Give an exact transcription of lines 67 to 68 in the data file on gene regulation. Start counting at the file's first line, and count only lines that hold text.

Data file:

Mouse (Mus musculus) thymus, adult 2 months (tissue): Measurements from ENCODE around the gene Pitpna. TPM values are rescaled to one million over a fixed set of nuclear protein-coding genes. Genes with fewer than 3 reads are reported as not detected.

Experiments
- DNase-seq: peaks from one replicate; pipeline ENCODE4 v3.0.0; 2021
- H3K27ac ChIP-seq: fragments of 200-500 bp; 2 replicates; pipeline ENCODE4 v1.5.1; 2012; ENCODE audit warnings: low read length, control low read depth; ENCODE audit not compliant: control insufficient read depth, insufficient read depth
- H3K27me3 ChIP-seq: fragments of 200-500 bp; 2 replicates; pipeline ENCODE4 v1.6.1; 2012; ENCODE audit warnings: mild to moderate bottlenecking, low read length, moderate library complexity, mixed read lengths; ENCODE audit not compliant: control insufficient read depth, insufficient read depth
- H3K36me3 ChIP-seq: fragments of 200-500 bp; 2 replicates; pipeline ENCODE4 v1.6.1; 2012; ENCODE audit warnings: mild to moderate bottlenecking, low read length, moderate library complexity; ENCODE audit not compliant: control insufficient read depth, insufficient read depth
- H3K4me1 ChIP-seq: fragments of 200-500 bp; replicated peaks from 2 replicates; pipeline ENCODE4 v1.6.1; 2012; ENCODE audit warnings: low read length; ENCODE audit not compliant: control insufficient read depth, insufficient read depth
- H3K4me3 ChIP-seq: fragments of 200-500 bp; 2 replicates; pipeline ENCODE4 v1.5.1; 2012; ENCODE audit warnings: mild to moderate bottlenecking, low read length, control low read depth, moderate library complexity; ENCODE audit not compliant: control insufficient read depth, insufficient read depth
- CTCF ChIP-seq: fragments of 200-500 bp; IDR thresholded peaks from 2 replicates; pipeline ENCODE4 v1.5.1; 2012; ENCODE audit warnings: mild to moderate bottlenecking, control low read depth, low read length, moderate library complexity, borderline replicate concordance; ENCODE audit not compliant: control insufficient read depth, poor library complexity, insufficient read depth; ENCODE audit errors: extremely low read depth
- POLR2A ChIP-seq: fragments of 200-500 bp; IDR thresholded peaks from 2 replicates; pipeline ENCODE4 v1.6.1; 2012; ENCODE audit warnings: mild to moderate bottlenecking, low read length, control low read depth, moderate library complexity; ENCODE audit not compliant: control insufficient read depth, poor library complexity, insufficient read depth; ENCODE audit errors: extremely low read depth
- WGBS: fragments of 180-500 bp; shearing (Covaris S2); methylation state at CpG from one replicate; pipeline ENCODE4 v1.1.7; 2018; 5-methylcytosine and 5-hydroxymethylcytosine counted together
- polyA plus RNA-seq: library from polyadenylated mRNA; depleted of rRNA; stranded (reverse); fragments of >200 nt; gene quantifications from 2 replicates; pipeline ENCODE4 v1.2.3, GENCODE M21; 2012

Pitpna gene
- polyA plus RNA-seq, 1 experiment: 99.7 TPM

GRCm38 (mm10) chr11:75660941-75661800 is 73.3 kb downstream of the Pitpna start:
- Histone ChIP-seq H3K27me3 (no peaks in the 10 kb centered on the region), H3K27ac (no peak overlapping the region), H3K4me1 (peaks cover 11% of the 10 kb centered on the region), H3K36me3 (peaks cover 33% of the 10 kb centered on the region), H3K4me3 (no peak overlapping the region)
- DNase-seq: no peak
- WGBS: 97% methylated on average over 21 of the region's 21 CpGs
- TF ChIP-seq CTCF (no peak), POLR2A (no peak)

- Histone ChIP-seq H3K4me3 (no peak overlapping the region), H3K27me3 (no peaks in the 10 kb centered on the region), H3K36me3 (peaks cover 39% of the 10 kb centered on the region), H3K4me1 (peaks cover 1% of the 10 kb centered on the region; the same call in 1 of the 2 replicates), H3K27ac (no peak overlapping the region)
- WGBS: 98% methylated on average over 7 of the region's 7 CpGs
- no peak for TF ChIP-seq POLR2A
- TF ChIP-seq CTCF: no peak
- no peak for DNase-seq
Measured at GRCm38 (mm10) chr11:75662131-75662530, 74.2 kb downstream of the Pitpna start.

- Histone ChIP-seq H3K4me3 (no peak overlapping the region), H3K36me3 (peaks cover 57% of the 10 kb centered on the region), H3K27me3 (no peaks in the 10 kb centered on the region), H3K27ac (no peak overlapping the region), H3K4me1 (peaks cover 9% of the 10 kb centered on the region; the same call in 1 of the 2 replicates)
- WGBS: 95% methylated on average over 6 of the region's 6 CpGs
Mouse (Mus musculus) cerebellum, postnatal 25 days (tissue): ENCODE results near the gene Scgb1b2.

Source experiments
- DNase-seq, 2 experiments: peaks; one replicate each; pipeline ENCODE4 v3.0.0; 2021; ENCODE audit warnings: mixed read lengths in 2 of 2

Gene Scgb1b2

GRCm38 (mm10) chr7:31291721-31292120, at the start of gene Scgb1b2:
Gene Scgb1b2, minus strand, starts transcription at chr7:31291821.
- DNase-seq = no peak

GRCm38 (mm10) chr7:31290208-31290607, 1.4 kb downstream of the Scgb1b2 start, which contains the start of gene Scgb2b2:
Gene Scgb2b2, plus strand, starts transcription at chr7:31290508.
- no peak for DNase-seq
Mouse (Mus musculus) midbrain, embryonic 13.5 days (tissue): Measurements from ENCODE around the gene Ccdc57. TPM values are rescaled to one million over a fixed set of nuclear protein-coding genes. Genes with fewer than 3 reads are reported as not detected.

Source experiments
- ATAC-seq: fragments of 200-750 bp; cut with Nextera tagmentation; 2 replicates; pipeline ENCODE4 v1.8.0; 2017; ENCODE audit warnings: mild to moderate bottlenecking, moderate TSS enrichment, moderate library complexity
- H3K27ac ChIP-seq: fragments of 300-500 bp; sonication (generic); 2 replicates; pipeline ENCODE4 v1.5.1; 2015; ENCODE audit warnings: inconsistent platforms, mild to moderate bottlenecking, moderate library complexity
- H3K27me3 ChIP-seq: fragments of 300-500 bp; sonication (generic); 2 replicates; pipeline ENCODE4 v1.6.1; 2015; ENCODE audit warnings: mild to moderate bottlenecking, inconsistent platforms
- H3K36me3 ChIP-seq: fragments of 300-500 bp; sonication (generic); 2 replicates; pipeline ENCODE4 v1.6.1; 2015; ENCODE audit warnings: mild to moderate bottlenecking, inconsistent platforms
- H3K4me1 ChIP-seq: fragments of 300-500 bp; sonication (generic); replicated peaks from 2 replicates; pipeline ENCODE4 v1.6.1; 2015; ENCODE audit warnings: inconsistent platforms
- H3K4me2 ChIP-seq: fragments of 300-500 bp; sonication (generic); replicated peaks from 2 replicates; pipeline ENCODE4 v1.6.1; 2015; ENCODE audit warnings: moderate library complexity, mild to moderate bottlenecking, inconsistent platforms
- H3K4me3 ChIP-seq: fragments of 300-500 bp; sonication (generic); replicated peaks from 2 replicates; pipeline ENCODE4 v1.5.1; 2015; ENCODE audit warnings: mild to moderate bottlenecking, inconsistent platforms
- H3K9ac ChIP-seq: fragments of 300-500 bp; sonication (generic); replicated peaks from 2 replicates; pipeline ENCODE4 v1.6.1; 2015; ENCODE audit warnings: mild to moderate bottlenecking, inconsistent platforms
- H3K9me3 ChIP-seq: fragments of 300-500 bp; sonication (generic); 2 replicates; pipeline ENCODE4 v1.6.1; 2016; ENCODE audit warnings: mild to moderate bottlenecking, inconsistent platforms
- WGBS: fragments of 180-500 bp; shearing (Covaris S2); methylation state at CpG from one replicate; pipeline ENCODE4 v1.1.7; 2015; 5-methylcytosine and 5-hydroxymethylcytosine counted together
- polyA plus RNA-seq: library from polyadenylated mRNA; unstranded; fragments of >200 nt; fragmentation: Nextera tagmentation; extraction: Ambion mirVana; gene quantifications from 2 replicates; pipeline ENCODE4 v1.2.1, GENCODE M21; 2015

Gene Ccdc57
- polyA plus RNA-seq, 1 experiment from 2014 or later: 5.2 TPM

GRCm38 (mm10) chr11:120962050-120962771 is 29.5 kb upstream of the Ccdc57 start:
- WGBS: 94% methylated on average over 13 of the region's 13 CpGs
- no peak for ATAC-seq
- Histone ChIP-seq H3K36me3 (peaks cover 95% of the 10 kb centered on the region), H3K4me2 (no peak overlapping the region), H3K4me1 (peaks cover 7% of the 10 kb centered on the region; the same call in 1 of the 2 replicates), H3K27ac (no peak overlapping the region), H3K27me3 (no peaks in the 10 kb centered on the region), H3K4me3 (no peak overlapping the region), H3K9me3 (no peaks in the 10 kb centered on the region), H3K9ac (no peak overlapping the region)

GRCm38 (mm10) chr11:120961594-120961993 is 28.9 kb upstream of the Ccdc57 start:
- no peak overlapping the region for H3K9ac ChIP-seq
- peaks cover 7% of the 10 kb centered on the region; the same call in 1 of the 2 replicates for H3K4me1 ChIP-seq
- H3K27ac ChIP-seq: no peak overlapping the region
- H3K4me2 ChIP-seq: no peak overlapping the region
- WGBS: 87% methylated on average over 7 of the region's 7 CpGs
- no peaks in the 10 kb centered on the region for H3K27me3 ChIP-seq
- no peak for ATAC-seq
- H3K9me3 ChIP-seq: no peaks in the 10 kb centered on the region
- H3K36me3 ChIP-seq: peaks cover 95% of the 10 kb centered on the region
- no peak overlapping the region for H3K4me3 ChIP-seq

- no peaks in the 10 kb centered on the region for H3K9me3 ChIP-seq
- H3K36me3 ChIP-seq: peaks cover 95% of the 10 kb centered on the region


- no peak overlapping the region for H3K4me3 ChIP-seq

- no peaks in the 10 kb centered on the region for H3K9me3 ChIP-seq